Today I have an awesome post from Lindsey. Enjoy!
My name is Lindsey and I started my own personal finance blog a few months ago at http://centsandsensibility.ca. I have to say it's been a great adventure so far and I'm learning a lot as I go along my journey to become debt free! I like reading, writing, traveling and technology. I live in Alberta with my husband, teenaged daughter, and hate-filled wiener dog. Come over and visit my blog to find out more!
We’ve had plenty of conversations about money, we pour over Quicken budgets and discuss who is going to pay for what, all the nuts and bolts. However, I’m not sure we know what we’re building together with our nuts and bolts. Outside of our decisions about who pays what, I’m not really clear on what my husband’s financial priorities are. Honestly, I’m not sure I’m completely clear what my own financial priorities are.
I know I have a goal of being “debt-free” and of increasing my earning potential – but to what end? Where do I see us in a year? Five years? Ten years? Twenty? It’s going to be pretty hard to achieve our goals if we have no idea what “our goals” are. I know I’ve had some concerns about our financial situation and approached my husband with ideas to increase our cash flow or to cut down expenses so we could put more towards our debt but I’ve been met with some resistance for various reasons.I’ve grown frustrated with his responses but I’m not sure I’ve been very fair to him. Without a clear idea of what we want to accomplish together, he is only going to have his own ideas about what’s important to him. I know I have valid reason for suggesting ideas about increasing cash flow and cutting expenses and he has valid reasons for declining those same suggestions. We just don’t know each other’s reasons.So we need to sit down and have a conversation. But first, I need to sit down and work through what my perceptions and priorities are regarding money. I know I am bringing my own money ‘baggage’ into the relationship and I’m still developing my own “financial identity”.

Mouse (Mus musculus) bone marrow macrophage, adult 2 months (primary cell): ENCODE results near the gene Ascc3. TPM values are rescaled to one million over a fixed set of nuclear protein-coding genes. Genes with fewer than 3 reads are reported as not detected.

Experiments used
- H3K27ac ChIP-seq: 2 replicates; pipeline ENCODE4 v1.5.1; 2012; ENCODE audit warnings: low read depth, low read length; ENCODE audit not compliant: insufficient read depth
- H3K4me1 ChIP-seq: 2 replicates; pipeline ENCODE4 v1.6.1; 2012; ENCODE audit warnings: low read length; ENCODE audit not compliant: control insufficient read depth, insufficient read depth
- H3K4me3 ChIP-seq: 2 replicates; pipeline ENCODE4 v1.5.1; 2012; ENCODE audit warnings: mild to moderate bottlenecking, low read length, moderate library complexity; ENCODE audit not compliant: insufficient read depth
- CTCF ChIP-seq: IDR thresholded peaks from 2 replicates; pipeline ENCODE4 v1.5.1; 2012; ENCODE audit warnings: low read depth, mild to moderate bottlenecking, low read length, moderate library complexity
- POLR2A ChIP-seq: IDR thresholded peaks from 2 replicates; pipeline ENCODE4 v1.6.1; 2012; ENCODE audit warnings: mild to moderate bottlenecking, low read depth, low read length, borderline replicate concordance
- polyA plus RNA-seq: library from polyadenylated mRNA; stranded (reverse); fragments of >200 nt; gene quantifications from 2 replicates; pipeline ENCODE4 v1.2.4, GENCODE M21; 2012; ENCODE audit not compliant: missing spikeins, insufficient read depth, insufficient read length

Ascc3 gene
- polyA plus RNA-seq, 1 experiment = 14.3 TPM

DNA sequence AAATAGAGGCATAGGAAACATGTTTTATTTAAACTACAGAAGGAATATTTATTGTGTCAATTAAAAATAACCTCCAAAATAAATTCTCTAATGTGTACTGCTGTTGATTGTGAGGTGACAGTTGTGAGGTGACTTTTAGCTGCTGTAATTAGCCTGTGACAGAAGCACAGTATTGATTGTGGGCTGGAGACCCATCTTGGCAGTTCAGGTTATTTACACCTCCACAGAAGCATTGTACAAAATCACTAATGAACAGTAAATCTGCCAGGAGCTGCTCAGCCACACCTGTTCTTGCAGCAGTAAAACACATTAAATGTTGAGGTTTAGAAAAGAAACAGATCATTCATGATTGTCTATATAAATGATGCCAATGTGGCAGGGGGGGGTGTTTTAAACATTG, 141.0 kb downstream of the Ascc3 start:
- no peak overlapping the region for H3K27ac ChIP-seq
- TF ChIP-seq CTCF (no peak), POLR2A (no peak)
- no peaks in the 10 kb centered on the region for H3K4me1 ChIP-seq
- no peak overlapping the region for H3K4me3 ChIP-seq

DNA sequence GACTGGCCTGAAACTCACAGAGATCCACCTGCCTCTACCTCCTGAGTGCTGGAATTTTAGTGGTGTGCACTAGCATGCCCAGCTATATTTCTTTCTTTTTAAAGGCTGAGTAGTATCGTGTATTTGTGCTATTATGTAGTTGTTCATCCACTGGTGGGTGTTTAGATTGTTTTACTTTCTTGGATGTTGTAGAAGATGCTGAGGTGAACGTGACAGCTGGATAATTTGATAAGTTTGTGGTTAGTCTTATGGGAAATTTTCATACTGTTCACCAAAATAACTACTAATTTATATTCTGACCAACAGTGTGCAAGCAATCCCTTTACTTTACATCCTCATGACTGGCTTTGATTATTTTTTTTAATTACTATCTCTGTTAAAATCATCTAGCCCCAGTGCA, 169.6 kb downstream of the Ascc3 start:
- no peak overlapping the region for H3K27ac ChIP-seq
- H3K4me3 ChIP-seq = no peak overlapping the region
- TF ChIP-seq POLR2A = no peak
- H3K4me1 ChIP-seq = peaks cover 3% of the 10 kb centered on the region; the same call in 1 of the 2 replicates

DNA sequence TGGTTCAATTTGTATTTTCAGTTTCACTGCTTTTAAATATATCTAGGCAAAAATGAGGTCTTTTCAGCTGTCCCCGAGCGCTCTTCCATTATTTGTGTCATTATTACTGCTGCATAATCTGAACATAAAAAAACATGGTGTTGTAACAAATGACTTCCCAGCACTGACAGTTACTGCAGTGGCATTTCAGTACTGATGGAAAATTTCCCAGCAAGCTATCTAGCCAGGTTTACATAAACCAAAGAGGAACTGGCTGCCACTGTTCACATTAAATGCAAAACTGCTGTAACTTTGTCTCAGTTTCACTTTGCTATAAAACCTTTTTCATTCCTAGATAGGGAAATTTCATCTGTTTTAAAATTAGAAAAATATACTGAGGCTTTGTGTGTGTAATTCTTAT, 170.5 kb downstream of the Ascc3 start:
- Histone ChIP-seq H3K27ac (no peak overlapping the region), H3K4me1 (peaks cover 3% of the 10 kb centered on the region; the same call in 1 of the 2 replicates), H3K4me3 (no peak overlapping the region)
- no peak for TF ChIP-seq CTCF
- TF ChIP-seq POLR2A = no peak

What do I need to feel good about my financial future? What are my goals? Priorities? Dreams?I’ve been reading up on money and communication in the “Smart Cookies Guide to Couples and Money” and I’m going to ask my husband if he would like to work through this book with me. They have suggested some questions to ponder to “get the conversation started”. Here are the questions and my answer to them as my first step towards Project Money: Beautiful Togetherness. 😉
Smart Cookie Discussion Questions:
Have I talked about money with friends and family before? Why or why not?
This is most definitely a yes! I have spoken at length with a few close friends and family about my money situation – I have been comfortable sharing my failures and successes; asking for advice when required; and just generally being able to go back and forth about money.
I started talking money with my best friend quite early on, money and debt were a problem for me pretty early in life and I learned quickly that keeping it a secret made things worse. Talking through my debt issues with someone else just seemed to make it a little more manageable. I was also able to benefit from other people’s opinions and ideas, as well!
What kind of money issues have you encountered in your past relationships? How did you address them?